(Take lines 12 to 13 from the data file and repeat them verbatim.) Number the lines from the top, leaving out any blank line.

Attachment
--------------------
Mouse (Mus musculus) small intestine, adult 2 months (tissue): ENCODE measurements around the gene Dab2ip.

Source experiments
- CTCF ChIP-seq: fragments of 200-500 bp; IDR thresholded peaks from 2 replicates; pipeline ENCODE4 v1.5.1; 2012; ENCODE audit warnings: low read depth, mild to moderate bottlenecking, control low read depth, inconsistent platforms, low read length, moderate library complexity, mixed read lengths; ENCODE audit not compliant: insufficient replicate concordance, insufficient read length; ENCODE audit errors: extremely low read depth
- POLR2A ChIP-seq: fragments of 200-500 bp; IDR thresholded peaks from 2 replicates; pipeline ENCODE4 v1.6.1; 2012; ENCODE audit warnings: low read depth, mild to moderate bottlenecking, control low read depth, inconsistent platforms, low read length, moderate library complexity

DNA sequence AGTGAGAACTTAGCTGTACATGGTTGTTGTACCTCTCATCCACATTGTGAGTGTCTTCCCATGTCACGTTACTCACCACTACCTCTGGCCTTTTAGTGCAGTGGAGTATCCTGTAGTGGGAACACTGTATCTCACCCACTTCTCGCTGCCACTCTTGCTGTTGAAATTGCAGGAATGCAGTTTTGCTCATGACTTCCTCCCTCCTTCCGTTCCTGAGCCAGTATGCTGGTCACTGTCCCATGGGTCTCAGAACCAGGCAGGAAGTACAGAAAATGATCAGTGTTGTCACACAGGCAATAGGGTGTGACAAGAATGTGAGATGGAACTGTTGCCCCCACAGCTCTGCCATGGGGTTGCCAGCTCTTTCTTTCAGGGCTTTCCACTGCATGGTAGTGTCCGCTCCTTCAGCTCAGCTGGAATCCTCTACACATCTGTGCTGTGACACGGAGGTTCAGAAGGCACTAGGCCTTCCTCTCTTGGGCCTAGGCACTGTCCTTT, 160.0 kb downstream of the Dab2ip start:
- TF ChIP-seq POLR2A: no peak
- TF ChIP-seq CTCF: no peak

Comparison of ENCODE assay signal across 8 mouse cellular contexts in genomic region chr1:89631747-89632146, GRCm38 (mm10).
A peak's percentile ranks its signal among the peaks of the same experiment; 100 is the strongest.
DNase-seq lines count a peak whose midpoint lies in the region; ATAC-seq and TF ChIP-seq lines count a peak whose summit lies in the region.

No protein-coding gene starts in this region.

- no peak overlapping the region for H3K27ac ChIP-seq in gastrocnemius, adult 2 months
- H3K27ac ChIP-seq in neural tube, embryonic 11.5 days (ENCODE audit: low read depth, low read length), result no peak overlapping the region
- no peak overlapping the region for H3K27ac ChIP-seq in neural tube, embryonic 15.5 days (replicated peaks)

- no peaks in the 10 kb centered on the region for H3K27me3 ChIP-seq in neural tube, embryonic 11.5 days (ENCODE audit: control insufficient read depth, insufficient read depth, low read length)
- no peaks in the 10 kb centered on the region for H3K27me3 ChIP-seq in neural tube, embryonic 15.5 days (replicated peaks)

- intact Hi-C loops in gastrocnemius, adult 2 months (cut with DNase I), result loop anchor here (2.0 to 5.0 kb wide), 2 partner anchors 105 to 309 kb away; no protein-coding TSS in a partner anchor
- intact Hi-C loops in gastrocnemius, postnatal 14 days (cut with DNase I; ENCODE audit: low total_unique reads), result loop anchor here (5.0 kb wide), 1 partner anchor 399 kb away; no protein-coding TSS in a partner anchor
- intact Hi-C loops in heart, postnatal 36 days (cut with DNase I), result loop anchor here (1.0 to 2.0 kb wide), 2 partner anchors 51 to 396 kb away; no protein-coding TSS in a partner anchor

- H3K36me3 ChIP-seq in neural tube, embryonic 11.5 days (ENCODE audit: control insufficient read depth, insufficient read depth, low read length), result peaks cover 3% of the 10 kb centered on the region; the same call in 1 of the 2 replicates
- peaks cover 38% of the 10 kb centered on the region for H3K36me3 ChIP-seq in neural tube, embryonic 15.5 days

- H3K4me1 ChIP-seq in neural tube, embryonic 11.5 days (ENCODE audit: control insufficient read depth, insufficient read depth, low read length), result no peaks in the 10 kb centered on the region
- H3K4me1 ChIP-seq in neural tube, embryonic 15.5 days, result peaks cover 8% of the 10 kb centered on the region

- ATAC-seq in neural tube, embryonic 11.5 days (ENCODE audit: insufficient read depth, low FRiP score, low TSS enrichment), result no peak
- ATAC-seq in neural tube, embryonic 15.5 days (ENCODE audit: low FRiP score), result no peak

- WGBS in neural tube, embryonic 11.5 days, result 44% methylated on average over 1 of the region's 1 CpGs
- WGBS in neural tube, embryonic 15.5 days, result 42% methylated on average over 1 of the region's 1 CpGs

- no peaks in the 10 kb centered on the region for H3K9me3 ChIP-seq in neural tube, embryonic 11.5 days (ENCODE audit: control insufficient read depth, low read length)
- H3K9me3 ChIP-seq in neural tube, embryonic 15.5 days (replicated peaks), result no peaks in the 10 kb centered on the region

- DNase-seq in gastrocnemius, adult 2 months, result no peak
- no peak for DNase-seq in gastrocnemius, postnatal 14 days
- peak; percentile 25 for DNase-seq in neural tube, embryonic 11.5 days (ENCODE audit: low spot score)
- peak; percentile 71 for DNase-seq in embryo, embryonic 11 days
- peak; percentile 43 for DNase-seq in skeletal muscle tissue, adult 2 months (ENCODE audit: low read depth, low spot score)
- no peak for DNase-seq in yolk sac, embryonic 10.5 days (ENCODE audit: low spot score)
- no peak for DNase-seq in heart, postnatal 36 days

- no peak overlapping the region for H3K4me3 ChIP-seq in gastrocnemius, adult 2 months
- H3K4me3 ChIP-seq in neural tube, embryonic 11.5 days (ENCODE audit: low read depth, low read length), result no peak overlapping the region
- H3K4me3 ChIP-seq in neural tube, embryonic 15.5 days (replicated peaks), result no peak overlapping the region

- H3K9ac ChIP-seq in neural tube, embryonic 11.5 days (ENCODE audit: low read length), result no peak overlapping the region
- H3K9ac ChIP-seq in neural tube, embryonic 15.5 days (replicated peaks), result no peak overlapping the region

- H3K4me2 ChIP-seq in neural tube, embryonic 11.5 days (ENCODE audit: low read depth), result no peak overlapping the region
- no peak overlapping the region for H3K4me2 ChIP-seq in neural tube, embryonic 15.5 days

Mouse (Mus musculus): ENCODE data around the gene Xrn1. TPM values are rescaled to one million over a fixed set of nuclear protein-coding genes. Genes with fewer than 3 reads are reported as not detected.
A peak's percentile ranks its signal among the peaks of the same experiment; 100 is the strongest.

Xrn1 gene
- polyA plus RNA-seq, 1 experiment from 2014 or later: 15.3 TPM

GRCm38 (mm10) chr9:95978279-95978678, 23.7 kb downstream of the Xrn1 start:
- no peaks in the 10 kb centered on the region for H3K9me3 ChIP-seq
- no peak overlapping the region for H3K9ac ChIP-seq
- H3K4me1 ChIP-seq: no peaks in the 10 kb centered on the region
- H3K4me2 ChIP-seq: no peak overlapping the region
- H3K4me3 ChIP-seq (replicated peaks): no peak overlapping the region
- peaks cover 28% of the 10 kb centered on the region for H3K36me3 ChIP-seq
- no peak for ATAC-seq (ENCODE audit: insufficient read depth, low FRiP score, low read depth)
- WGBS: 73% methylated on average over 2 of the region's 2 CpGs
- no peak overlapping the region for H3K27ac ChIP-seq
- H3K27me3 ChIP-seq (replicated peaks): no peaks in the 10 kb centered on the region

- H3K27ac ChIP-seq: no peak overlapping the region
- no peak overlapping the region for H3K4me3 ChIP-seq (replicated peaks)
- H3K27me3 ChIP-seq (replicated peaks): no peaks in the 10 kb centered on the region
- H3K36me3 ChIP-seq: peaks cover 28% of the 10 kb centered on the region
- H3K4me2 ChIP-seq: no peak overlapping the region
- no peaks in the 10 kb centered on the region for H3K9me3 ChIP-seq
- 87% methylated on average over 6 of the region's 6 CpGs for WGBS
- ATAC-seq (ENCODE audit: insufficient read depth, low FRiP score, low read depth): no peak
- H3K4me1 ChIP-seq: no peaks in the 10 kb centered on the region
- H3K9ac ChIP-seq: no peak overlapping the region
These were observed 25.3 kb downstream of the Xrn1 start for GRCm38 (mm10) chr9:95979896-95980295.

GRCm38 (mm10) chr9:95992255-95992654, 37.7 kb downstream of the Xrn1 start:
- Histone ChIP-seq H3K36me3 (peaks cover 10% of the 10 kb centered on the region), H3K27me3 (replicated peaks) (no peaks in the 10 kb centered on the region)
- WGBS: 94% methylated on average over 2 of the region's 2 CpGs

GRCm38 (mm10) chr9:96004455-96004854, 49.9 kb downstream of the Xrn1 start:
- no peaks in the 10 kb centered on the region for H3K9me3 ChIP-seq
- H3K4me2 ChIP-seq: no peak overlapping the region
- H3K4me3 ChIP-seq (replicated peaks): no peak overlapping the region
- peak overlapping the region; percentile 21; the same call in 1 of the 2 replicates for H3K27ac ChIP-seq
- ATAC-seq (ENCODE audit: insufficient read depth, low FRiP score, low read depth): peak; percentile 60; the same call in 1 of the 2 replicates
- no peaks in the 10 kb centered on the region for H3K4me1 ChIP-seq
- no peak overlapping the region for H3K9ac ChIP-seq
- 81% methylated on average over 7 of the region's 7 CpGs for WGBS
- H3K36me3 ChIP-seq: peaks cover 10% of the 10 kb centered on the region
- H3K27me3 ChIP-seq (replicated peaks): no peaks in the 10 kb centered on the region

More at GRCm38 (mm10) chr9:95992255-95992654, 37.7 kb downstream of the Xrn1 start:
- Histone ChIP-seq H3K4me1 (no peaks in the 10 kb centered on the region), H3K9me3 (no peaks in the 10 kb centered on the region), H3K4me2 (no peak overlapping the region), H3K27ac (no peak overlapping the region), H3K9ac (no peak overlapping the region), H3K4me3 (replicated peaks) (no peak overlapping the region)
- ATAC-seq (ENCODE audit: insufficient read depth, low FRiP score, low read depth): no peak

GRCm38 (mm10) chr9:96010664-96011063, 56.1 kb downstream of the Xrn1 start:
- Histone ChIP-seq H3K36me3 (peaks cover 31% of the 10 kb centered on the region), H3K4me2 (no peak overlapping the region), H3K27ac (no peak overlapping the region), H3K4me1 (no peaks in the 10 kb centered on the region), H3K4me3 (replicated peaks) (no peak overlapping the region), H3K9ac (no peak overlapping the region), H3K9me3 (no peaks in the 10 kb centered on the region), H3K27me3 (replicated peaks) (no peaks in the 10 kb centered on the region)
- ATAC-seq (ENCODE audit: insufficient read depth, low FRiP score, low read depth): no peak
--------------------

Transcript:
- no peak overlapping the region for H3K27ac ChIP-seq in gastrocnemius, adult 2 months
- H3K27ac ChIP-seq in neural tube, embryonic 11.5 days (ENCODE audit: low read depth, low read length), result no peak overlapping the region